Scanned image of the page. Keyboard directions: use + to zoom in, - to zoom out, arrow keys to pan inside the viewer.

Page Options


Something wrong?

Something wrong with this page? Report problem.

Rights / Permissions

The University of Michigan Library provides access to these materials for educational and research purposes. These materials may be under copyright. If you decide to use any of these materials, you are responsible for making your own legal assessment and securing any necessary permission. If you have questions about the collection, please contact the Bentley Historical Library at bentley.ref@umich.edu

June 27, 2003 - Image 37

Resource type:
The Detroit Jewish News, 2003-06-27

Disclaimer: Computer generated plain text may have errors. Read more about this.

Day School
Draws Family

New Leadership

Hebrew Day School of Ann Arbor names Shtull-Leber as principal.

1 ewish day schools have
always been important to
Dina Shtull-Leber. Now she
runs one.
When her husband Steven Leber, a
pediatric neurologist, was offered a
position with the University of
Michigan Health System, there was a
possible deal breaker.
"We needed to be sure that there
was a day school," Shtull-Leber
explained. When she learned about
the Hebrew Day School of Ann
Arbor, everything else fell into place.
Now, 13 years later, she has been
named principal of that school, the
same school
her three chil-
dren, Ilanit,
Tani and Leor,
"After 12
years of
with HDS as a
parent and
board mem-
ber, it is now
my honor and
privilege to
continue that
connection as
principal," she said.
Shtull-Leber earned her bachelor's
degrees from Barnard College and
the Jewish Theological Seminary of
America, an MSW from Yeshiva
University and an MBA from the
University of Missouri. She has
worked with the Jewish federations
in Cleveland and New York. And
this summer marks her 11th year as
director of Judaic programming for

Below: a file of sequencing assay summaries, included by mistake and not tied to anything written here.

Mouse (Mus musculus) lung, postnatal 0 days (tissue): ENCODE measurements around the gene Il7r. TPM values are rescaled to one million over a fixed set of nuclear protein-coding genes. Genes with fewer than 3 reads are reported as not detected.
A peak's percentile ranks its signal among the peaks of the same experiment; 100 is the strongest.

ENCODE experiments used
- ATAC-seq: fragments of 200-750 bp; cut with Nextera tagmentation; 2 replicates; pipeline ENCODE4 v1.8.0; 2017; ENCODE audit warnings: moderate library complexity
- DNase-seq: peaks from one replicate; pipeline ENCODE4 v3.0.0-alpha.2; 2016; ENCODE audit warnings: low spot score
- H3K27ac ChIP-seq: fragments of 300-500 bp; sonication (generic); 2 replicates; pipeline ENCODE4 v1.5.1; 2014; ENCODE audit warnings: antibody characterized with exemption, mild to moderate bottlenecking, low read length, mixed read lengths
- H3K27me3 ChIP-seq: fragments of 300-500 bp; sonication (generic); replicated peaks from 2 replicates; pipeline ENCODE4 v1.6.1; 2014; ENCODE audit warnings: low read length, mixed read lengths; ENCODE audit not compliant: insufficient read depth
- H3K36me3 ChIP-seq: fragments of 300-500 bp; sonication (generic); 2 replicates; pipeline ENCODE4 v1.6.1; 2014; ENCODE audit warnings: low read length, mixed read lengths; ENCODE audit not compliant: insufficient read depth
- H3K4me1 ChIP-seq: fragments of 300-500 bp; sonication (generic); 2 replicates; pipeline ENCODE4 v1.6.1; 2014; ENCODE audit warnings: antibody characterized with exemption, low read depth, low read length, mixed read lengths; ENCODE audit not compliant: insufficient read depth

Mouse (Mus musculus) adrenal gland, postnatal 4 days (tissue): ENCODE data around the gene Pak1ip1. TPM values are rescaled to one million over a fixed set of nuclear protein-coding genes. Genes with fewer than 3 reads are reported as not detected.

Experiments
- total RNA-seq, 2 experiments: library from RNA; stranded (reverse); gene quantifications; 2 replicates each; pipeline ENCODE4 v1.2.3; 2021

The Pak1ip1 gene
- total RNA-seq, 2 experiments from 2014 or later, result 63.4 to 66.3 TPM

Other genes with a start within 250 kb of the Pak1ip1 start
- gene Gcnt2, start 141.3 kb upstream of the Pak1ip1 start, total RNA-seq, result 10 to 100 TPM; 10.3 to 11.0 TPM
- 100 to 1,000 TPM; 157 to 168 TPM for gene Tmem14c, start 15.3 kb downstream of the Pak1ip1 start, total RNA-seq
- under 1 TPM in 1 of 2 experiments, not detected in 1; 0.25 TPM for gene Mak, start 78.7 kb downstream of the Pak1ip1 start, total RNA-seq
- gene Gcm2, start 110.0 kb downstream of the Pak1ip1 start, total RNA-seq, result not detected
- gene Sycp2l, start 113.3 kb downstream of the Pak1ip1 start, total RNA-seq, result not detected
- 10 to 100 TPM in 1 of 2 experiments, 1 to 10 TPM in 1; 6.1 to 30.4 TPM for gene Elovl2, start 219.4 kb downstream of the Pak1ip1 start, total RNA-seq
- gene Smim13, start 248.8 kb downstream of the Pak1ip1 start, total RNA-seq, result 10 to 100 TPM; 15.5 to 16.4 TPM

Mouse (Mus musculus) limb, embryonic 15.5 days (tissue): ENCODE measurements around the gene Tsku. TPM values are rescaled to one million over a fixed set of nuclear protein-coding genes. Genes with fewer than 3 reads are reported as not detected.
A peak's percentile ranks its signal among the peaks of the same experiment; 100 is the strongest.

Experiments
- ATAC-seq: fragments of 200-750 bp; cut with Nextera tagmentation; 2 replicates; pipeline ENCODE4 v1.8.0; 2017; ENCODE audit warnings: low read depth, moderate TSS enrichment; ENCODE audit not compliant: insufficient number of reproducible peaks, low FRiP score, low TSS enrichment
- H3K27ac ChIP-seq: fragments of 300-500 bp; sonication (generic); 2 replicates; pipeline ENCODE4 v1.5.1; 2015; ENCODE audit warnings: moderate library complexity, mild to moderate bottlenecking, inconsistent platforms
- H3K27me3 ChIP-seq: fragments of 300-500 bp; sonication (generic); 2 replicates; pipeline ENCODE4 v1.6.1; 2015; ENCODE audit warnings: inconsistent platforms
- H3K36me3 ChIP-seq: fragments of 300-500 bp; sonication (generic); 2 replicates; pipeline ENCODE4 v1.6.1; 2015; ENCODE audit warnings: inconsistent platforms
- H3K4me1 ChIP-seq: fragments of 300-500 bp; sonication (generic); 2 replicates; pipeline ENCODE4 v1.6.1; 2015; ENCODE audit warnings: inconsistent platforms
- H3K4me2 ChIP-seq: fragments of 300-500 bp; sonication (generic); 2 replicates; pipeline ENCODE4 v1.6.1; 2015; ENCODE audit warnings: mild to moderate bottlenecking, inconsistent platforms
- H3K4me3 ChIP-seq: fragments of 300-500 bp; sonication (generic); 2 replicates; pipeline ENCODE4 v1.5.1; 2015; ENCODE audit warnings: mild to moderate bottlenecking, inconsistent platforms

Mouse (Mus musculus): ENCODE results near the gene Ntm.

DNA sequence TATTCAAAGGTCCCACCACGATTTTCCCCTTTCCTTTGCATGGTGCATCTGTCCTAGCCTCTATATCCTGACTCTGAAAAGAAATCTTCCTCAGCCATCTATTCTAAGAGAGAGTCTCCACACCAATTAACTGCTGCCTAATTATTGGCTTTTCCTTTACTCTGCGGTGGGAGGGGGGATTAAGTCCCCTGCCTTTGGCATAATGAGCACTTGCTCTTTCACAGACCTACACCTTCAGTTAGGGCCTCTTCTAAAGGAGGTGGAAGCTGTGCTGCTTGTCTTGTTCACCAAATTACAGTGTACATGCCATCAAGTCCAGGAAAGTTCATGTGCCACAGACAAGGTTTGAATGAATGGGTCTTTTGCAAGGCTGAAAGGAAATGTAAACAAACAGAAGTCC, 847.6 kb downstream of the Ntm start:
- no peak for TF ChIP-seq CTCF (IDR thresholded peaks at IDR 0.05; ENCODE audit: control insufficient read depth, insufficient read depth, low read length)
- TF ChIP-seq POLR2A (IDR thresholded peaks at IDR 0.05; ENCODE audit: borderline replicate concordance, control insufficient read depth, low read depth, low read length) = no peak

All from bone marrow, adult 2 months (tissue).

Tamarack Camps in Ortonville.
For eight years, she was co-director
of Project STaR — now the Sol
Drachler Program in Jewish
Communal Leadership — working
through the U-M School of Social
Work to recruit and train students
for careers in Jewish communal serv-
ice. She also has served as a freelance
Jewish educator in Ann Arbor and
metro Detroit, taught both adult
and youth b'nai mitzvah classes and
built a national reputation in the
area of informal Jewish education,


Top: Brian Pinsky
works 012 a project as
teacher Aron Kaufman
helps others.

Eli Turner and
Jonathan Hammermesh
work in class.

chairing the International
Conference on Informal Jewish
Education for the past two years.
"Ann Arbor is a wonderful place to
be Jewish," she says, referring both
to her personal and professional
lives. "We have a tight pluralistic
community that works together in a
way that many others don't."
She looks forward to building the
day school in both quality and
"The Hebrew Day School can be a
huge plus for a lot of young fami-
lies," she said. "People may have an
image of a day school that is much
different than what we offer. We
want to make people aware that a
day school education may be for
them." Li

— Don Cohen

Hebrew Day School of Ann Arbor
Jewish Community Center
2937 Birch Hollow Drive
(734) 971-4633
Dina Shtull-Leber, director

The mission of the Hebrew Day
School of Ann Arbor is to nurture the
development of knowledgeable, caring
and committed Jewish children in a
dynamic learning environment.
Accredited by the Solomon Schechter
Day School Association, the school
offers classes from kindergarten
through 5th grade in Judaic studies,
Hebrew language and general studies,
to create a meaningful connection to
the Jewish heritage and build a foun-
dation for lifelong learning.

Dr. Gary Freed is amazed by his chil-
dren's proficiency in Hebrew
"It is truly unbelievable to me," he
says. "The fact that I spent several
years of college in Israel and now to be
surpassed by a 4th-grader in the ability
to converse and use of proper gram-
mar is both humbling and exhilarat-
Dr. Freed, his wife Eileen, and their
three children Ben, Michelle and Ariel
came to Ann Arbor in 1998 from
Chapel Hill, NC. Dr. Freed, who is
Murphy Professor of Pediatrics in the
U-M Medical School as well as profes-
sor of Health Policy at the School of
Public Health, believes strengthening
the Jewish community helps strength-
en the university.
'Although the job opportunity was
very enticing, we would not have con-
sidered moving to Ann Arbor if there
was not a Jewish day school," he says.
"Having a day school is integral for
the university to be able to attract
high-quality faculty who also have a
commitment to their children's Jewish
Though actively involved in many
facets of the Jewish community, as rel-
ative newcomers the day school pro-
vided an important introduction to
the community In addition to mar-
veling at the impact of the school's
Hebrew Immersion Program, he has
high praise for the school overall.
We had a ready-made welcoming
community for us when we arrived in
town that helped us feel settled and
grounded, and the caliber of education
our children receive, in both a secular
and religious sense, is excellent." ❑

— Don Cohen

Dr. Gary Freed in his U-Al office.




Back to Top

© 2020 Regents of the University of Michigan